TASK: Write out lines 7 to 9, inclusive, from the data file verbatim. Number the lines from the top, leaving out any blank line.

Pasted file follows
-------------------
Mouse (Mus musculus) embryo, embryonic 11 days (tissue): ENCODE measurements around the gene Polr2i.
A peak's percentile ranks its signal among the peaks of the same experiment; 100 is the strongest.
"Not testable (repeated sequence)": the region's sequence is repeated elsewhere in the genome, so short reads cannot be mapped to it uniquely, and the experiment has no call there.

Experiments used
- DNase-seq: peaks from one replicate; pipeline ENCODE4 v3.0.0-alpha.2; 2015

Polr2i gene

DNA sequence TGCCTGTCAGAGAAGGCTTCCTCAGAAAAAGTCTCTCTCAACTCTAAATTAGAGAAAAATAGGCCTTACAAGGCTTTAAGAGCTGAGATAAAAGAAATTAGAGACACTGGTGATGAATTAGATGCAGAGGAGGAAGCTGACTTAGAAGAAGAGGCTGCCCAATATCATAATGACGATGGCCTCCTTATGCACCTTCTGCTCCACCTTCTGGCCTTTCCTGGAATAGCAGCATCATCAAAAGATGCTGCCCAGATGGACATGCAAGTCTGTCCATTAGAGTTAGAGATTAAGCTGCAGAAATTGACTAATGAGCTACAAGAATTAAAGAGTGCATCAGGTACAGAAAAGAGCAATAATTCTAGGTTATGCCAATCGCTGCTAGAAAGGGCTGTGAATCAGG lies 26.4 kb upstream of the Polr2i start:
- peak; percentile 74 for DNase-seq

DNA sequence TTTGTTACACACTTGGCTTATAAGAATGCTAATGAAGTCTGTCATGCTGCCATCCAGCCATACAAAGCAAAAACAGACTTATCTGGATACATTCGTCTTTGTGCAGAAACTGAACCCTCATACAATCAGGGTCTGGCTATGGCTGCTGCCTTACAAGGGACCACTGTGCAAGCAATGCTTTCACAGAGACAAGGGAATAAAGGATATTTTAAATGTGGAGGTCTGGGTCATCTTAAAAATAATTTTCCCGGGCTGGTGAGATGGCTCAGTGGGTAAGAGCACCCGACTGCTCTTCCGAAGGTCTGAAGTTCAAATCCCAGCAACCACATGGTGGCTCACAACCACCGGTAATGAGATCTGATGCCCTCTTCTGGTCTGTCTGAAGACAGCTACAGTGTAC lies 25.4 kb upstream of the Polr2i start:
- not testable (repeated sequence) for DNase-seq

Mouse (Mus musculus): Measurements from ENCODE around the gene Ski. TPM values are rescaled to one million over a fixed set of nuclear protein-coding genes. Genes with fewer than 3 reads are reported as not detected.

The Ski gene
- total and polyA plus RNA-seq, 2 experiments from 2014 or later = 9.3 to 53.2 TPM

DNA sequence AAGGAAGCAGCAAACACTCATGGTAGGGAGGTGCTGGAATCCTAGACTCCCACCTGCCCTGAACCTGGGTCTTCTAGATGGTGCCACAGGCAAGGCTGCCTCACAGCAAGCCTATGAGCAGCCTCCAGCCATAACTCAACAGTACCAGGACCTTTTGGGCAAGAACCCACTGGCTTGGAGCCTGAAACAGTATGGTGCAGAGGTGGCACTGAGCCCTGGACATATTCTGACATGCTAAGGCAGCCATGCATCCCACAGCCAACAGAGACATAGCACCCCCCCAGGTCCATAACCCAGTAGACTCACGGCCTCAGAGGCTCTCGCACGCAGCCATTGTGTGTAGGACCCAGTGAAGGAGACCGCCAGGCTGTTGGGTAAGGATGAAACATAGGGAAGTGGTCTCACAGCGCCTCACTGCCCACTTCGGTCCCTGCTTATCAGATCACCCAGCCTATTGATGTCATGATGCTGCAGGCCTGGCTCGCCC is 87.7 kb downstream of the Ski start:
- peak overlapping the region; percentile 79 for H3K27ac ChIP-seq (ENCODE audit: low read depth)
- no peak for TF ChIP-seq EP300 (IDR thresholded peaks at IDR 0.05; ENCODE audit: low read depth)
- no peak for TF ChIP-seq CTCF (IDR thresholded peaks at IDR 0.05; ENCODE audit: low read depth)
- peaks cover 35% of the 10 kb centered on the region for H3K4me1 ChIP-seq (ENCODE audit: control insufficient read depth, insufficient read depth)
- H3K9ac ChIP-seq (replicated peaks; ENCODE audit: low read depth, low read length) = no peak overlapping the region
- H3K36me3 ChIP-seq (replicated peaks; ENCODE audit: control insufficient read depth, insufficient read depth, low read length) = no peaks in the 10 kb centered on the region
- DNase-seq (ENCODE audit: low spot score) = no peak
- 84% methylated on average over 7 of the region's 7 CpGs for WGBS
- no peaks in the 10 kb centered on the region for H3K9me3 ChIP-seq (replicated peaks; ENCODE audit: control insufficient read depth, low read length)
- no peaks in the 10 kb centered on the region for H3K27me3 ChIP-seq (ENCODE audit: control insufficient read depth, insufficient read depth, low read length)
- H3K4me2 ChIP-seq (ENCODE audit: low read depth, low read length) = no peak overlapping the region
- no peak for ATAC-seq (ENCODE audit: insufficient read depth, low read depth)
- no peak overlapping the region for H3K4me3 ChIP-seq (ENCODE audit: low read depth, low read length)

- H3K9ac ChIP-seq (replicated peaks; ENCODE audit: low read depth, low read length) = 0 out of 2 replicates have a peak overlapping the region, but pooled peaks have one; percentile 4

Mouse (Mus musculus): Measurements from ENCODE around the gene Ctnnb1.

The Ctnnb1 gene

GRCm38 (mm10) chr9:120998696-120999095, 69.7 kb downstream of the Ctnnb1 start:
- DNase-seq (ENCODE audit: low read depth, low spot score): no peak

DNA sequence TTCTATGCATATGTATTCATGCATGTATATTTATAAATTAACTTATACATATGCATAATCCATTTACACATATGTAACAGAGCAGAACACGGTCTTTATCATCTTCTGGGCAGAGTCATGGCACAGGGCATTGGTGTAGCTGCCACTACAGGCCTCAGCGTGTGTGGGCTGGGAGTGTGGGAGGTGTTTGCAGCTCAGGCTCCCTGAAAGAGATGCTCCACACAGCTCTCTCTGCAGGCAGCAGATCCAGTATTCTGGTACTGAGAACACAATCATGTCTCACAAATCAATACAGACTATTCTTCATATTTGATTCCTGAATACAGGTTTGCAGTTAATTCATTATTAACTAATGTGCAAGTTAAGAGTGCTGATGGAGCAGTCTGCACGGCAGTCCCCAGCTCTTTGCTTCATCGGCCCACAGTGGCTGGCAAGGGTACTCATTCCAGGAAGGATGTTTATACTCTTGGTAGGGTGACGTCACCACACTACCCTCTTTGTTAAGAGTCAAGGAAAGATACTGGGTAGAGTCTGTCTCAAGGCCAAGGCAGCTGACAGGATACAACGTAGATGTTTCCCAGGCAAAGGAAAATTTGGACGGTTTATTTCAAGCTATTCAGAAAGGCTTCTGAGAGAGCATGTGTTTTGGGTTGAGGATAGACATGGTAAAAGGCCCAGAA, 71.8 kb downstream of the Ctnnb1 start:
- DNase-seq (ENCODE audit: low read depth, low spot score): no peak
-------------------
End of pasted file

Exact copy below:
DNA sequence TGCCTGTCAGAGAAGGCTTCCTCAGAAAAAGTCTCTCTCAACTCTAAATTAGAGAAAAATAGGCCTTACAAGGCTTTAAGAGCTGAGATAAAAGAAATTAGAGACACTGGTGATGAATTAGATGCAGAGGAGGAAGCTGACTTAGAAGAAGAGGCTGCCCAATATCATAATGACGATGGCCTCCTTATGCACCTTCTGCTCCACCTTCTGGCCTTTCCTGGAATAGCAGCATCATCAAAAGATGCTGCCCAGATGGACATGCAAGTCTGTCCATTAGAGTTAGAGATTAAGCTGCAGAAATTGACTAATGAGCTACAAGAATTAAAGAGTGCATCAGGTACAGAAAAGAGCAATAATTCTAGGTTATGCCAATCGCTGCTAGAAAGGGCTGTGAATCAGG lies 26.4 kb upstream of the Polr2i start:
- peak; percentile 74 for DNase-seq

DNA sequence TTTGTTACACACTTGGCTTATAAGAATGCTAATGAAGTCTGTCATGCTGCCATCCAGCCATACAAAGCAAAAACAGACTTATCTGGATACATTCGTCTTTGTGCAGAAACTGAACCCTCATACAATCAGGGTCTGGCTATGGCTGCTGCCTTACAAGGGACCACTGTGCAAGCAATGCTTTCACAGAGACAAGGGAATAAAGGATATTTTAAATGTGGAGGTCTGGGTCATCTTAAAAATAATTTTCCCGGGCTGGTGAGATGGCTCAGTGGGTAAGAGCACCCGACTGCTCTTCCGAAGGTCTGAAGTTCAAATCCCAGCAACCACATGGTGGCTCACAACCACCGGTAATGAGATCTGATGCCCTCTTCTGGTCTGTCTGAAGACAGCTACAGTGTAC lies 25.4 kb upstream of the Polr2i start: